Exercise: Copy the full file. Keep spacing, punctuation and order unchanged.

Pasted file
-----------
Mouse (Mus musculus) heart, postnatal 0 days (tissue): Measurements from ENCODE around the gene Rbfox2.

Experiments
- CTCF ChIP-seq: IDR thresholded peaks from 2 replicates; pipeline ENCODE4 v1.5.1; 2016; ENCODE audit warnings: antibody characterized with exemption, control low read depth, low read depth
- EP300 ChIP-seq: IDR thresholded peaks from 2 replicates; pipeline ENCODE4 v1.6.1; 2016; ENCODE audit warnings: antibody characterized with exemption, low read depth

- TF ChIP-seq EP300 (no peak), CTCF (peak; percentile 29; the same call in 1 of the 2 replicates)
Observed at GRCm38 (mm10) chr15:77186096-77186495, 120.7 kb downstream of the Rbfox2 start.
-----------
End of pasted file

Mouse (Mus musculus) heart, postnatal 0 days (tissue): Measurements from ENCODE around the gene Rbfox2.

Experiments
- CTCF ChIP-seq: IDR thresholded peaks from 2 replicates; pipeline ENCODE4 v1.5.1; 2016; ENCODE audit warnings: antibody characterized with exemption, control low read depth, low read depth
- EP300 ChIP-seq: IDR thresholded peaks from 2 replicates; pipeline ENCODE4 v1.6.1; 2016; ENCODE audit warnings: antibody characterized with exemption, low read depth

- TF ChIP-seq EP300 (no peak), CTCF (peak; percentile 29; the same call in 1 of the 2 replicates)
Observed at GRCm38 (mm10) chr15:77186096-77186495, 120.7 kb downstream of the Rbfox2 start.